Cravo boosts vegetable season with retractable roof
Canada-headquartered Cravo Equipment has managed to significantly extend the growing season for three major vegetable crops in Mexico by using its greenhouse with an automatic retractable roof.
The company will grow cucumbers, tomatoes and bell peppers for 10 months this calendar year, boosting cucumbers' season by four months compared to conventional greenhouses, and the other crops by two months.
The increase was achieved without additional heating or cooling, by modifying the environment with the retractable roof to cope with the extreme summer conditions in Mexico's northwestern Sinaloa region.
Cravo president Richard Vollebregt told www.freshfruitportal.com greenhouses were often used in cooler climates where more heat and light was needed, but in hotter countries the opposite was true.
"If you were in a hot place, let’s say you were in Arica, Chile, your problem is excessive heat during the summer and little bit of cold at night," he said.
"So if you were able to close the plastic roof at night your plants would stay warmer and you would get more yield, and if you were able to cool during the summer you would also get more yield."
When outside temperatures reach up to 44°C (111°F), the greenhouse can be cooled due to the combination of the white roof covering and the structure's ventilation efficiency. The company said the technology could reduce summer soil temperatures by 25°C (45°F).
In addition, when outside humidity levels drop too low in June but there is still excessive heat, the roof is closed up to 95% to trap the humidity released by the plants.
And when outside humidity levels soar during the summer rainy season, the roof can be automatically retracted during the early morning and late afternoon, allowing the leaves to dry off.
Cravo carried out a trial planting beginning October 2014 in the greenhouse which lasted until June 30, and this season the plantings were brought even further forward to Sept. 1.
"We’ve been doing research on the vegetable industry since before 2008 so we already know a lot of the protocols, but this time we also expanded the crop mix and we added in set screening," Vollebregt said.
"So we had a combination of a screenhouse with an automatic retractable roof that was actually designed more for cooling. We essentially created a new hybrid."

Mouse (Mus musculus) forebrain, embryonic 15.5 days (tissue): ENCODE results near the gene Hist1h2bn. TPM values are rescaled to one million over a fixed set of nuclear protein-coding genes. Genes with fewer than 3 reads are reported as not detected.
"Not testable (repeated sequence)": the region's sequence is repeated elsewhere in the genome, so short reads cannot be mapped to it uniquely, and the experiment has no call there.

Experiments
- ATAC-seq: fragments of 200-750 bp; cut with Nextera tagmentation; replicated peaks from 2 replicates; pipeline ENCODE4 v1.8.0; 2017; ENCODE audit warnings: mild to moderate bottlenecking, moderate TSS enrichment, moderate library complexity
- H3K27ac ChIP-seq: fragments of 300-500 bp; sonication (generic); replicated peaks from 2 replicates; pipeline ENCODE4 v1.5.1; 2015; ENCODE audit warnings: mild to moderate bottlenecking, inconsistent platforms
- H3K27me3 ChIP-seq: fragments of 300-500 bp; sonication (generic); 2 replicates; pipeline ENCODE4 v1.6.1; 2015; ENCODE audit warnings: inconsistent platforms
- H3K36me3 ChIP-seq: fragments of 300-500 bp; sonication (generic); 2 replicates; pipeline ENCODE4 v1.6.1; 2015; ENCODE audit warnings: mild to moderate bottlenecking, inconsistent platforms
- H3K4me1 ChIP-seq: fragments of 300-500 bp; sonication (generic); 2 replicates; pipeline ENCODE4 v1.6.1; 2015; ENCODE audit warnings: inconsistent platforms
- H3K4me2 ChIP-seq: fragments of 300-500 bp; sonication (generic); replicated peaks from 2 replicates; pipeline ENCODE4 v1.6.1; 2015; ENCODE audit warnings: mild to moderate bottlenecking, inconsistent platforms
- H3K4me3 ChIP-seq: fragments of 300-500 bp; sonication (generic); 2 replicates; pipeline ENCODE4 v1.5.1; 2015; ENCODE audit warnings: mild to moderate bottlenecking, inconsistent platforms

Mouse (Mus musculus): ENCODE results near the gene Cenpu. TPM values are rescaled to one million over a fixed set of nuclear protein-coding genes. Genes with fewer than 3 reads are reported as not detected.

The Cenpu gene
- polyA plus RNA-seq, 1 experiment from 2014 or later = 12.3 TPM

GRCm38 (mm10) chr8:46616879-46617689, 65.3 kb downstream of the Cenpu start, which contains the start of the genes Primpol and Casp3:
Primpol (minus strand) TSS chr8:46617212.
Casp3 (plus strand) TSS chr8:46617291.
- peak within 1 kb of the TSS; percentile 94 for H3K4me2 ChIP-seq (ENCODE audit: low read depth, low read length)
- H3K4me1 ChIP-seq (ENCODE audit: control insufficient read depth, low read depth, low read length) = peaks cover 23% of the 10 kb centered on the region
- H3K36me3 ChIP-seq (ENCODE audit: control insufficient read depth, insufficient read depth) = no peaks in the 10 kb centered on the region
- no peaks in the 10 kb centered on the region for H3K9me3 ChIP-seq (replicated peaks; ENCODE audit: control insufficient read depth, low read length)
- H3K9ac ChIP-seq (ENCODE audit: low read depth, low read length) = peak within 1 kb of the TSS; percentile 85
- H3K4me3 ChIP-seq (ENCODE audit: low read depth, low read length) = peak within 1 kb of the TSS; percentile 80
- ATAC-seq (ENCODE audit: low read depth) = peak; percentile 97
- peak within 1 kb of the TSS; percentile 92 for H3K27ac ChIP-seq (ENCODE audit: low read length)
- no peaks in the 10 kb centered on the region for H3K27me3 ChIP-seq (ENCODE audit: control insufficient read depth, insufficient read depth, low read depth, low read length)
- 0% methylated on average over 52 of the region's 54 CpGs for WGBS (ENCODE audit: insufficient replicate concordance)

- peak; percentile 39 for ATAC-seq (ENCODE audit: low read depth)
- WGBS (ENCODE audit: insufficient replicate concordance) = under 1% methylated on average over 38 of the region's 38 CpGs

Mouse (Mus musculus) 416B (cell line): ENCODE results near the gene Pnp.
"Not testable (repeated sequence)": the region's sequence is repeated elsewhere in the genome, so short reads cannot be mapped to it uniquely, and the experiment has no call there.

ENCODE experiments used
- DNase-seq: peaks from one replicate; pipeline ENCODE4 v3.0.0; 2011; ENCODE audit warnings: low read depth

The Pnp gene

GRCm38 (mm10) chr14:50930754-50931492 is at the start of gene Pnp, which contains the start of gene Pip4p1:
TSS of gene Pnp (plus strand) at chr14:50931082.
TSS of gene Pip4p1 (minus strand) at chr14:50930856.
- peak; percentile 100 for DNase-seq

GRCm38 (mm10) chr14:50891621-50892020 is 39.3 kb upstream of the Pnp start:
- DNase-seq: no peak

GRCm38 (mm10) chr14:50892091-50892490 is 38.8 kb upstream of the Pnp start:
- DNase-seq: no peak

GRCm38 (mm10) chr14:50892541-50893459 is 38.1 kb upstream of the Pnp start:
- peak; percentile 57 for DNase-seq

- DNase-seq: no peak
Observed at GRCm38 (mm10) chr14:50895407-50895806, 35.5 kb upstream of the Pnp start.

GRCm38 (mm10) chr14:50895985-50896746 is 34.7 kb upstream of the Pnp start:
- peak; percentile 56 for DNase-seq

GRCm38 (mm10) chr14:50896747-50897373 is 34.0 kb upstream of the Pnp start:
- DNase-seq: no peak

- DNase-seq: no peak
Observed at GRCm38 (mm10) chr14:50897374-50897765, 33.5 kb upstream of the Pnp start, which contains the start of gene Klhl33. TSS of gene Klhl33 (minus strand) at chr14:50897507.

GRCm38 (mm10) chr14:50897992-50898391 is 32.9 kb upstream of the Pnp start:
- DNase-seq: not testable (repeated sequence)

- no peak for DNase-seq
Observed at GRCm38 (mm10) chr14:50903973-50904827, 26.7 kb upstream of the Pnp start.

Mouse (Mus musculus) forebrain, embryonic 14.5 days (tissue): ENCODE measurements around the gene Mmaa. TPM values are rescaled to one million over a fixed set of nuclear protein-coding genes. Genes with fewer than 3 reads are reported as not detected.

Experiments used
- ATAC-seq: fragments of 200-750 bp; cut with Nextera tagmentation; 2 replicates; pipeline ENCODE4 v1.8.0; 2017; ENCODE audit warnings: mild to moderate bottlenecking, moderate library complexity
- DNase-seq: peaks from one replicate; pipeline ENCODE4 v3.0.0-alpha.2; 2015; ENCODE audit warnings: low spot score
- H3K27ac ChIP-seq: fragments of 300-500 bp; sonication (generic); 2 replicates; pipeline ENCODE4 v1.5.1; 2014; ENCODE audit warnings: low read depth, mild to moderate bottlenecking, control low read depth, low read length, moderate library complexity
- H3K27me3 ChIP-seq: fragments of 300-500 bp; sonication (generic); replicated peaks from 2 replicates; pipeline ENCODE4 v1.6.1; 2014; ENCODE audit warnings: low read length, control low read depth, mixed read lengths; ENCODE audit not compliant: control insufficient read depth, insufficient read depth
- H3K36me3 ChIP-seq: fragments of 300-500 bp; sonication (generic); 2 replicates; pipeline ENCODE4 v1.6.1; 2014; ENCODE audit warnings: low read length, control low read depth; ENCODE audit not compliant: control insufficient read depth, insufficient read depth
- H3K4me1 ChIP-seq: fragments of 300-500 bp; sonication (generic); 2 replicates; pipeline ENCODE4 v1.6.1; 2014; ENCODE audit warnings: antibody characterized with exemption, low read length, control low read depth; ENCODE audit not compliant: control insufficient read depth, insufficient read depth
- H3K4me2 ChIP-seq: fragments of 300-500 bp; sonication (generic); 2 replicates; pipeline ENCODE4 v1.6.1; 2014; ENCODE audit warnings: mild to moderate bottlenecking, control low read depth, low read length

In economic terms, Vollebregt explained there were two key benefits to using the retractable roof technology on crops.
One is increased yields, but the other and more important point is that the growing environment can be controlled to mitigate the impact of unfavorable weather and modify the marketing window.
"Markets are almost always in a state of flux, because crops have their own natural production curves but then erratic weather messes them up," he said.
"But if you could open and close roof you could eliminate those fluctuations due to weather extremes, that changes things."
He explained if numerous growers in a certain area were all using tunnels, all their harvests would come in at the same time as everyone had the same technology.
"Windows are created by the inability of conventional technology to significantly alter your harvest window," he said.
"If you’re in South America it’s all about the windows - you’re not going to make money when North America is in production. And within that window, the prices changes depending on if you’re the first, in the middle or the last.
"If you cannot manipulate the environment you cannot significantly alter the harvest window, so you’re not going to get different results using same technology."
As for the future, Vollebregt said Cravo may use the retractable roof technology to extend other crops' growing seasons, but it would all depend on what was economically viable.
"If someone could get a 30% increase in yield and they could achieve X amount change in the selling price, what’s the return on investment based on those assumptions?
"So we would need to know which crops would most benefit, and if we’re competing with other technology, what is the profitability of that particular technology?"